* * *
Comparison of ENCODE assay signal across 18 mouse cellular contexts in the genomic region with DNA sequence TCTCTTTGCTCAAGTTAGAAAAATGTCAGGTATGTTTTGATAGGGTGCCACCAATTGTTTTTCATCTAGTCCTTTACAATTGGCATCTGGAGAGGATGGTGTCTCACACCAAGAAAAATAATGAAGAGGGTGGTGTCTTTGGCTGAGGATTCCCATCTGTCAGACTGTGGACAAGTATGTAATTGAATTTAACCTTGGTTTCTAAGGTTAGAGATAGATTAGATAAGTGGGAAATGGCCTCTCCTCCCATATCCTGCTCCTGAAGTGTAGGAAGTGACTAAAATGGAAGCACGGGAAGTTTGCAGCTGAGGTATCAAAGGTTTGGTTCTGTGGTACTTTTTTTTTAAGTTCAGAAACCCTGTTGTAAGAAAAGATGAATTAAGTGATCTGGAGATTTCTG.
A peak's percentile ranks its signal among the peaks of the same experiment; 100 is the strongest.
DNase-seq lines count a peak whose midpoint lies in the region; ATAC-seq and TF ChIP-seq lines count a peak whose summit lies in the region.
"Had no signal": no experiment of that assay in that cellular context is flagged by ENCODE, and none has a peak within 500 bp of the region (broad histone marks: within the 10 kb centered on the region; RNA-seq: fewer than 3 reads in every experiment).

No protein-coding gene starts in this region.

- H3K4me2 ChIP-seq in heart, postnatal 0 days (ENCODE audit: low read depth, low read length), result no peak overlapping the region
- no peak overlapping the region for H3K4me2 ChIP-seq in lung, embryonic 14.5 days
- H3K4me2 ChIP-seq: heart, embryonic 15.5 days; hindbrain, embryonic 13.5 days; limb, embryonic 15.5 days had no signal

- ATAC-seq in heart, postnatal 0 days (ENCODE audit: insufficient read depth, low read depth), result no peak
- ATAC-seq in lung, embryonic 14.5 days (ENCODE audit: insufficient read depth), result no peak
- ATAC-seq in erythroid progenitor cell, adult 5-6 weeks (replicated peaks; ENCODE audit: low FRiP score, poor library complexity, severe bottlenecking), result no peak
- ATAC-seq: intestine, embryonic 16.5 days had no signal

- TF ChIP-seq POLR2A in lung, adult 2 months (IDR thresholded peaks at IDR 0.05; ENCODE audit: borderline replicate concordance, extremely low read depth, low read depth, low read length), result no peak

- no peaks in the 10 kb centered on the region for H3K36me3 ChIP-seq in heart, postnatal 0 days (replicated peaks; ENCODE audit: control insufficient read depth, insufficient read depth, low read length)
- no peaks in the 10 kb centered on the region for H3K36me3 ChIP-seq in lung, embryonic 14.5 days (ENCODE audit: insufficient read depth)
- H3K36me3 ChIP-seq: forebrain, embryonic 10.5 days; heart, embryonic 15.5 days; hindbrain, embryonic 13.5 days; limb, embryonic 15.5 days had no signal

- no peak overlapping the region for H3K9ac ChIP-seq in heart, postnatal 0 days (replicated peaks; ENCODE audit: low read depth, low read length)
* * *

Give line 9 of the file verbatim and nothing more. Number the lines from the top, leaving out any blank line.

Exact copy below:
- ATAC-seq in heart, postnatal 0 days (ENCODE audit: insufficient read depth, low read depth), result no peak